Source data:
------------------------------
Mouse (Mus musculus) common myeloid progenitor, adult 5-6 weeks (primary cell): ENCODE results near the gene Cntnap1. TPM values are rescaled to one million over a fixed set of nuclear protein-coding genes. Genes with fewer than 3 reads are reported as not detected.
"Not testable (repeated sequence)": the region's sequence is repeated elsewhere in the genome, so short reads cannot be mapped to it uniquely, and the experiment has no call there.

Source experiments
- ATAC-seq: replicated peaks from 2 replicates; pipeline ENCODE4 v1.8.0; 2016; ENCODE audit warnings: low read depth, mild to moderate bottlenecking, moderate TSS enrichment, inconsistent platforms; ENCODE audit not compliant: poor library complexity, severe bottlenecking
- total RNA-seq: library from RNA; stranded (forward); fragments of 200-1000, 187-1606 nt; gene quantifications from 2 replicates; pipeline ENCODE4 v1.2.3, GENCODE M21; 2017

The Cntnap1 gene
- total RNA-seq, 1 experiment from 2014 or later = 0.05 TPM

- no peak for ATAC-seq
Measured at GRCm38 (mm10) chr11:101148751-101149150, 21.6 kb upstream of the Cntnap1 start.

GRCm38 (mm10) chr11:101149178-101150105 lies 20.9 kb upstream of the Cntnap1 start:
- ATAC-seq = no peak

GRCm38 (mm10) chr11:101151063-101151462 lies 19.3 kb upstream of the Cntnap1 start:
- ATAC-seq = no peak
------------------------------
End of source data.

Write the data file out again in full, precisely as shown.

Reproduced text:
Mouse (Mus musculus) common myeloid progenitor, adult 5-6 weeks (primary cell): ENCODE results near the gene Cntnap1. TPM values are rescaled to one million over a fixed set of nuclear protein-coding genes. Genes with fewer than 3 reads are reported as not detected.
"Not testable (repeated sequence)": the region's sequence is repeated elsewhere in the genome, so short reads cannot be mapped to it uniquely, and the experiment has no call there.

Source experiments
- ATAC-seq: replicated peaks from 2 replicates; pipeline ENCODE4 v1.8.0; 2016; ENCODE audit warnings: low read depth, mild to moderate bottlenecking, moderate TSS enrichment, inconsistent platforms; ENCODE audit not compliant: poor library complexity, severe bottlenecking
- total RNA-seq: library from RNA; stranded (forward); fragments of 200-1000, 187-1606 nt; gene quantifications from 2 replicates; pipeline ENCODE4 v1.2.3, GENCODE M21; 2017

The Cntnap1 gene
- total RNA-seq, 1 experiment from 2014 or later = 0.05 TPM

- no peak for ATAC-seq
Measured at GRCm38 (mm10) chr11:101148751-101149150, 21.6 kb upstream of the Cntnap1 start.

GRCm38 (mm10) chr11:101149178-101150105 lies 20.9 kb upstream of the Cntnap1 start:
- ATAC-seq = no peak

GRCm38 (mm10) chr11:101151063-101151462 lies 19.3 kb upstream of the Cntnap1 start:
- ATAC-seq = no peak